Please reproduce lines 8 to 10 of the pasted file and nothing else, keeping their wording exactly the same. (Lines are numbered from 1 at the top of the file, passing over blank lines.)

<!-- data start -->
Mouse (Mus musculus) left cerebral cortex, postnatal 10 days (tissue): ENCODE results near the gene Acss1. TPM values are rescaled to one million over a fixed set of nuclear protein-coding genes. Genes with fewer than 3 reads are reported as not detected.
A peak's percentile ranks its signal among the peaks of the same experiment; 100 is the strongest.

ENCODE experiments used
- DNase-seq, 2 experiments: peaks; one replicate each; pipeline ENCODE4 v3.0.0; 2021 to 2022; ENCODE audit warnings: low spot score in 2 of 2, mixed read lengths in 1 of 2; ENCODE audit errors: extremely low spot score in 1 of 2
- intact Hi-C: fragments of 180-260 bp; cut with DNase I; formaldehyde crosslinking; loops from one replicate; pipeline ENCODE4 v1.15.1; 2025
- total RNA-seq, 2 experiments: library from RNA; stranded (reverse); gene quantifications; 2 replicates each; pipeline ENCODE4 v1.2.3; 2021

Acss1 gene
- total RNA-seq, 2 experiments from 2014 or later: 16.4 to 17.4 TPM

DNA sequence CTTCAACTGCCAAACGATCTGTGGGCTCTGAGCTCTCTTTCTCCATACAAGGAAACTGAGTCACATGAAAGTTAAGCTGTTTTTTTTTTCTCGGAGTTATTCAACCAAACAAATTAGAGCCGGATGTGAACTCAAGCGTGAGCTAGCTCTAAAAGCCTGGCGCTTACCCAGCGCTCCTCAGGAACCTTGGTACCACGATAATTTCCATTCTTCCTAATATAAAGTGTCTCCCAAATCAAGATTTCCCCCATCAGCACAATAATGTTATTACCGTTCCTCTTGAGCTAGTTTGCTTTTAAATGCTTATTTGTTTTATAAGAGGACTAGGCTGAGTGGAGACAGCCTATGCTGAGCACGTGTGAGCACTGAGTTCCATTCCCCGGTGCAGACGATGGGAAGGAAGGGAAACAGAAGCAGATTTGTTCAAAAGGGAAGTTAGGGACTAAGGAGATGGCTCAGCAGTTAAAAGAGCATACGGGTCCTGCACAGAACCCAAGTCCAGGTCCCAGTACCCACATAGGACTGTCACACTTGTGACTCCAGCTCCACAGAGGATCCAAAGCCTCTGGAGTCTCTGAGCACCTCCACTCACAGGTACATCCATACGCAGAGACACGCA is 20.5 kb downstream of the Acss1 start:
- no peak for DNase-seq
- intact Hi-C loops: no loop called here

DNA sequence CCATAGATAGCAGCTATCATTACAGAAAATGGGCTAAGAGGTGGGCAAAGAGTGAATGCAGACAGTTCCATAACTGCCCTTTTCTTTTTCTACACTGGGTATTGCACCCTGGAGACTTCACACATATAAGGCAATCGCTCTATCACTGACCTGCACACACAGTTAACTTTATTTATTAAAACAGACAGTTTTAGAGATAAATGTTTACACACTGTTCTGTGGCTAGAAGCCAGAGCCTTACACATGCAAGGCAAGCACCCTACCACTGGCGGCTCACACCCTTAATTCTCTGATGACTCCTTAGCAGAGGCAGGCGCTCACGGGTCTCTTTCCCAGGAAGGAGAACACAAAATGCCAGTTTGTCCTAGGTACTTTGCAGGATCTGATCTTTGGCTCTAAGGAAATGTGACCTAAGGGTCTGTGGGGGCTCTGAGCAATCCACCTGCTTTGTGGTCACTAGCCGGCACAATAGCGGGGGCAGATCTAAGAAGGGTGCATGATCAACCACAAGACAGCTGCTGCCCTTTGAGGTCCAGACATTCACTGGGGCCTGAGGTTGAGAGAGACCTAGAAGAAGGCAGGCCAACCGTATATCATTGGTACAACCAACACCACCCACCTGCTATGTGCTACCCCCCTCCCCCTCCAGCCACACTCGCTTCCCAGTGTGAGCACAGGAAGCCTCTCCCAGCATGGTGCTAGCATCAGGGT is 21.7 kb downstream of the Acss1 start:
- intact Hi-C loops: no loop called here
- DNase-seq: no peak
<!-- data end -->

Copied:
- total RNA-seq, 2 experiments from 2014 or later: 16.4 to 17.4 TPM

DNA sequence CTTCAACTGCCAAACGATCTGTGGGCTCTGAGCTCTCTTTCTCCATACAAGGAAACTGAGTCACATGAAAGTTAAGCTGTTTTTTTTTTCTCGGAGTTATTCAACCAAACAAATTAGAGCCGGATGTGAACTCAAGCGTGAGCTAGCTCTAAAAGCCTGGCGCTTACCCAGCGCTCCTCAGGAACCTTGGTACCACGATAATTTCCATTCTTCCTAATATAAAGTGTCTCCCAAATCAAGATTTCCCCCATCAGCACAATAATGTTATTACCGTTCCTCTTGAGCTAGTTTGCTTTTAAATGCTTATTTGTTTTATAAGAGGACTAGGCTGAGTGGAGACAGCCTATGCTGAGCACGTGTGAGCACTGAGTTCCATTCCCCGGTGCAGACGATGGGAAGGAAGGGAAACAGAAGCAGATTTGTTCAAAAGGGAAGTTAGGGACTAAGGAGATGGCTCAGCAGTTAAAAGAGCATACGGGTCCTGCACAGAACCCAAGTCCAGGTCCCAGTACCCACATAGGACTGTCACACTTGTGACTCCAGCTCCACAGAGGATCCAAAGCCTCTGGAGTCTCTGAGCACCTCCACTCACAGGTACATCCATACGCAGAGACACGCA is 20.5 kb downstream of the Acss1 start:
- no peak for DNase-seq